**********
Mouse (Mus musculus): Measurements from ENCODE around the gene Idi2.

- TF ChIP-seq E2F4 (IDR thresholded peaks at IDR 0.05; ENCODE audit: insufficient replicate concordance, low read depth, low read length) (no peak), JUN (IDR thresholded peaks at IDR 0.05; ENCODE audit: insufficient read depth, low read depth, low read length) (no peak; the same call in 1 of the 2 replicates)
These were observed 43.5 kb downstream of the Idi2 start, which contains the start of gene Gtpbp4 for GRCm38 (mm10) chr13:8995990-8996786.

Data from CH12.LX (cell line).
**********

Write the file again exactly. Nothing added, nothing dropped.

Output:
Mouse (Mus musculus): Measurements from ENCODE around the gene Idi2.

- TF ChIP-seq E2F4 (IDR thresholded peaks at IDR 0.05; ENCODE audit: insufficient replicate concordance, low read depth, low read length) (no peak), JUN (IDR thresholded peaks at IDR 0.05; ENCODE audit: insufficient read depth, low read depth, low read length) (no peak; the same call in 1 of the 2 replicates)
These were observed 43.5 kb downstream of the Idi2 start, which contains the start of gene Gtpbp4 for GRCm38 (mm10) chr13:8995990-8996786.

Data from CH12.LX (cell line).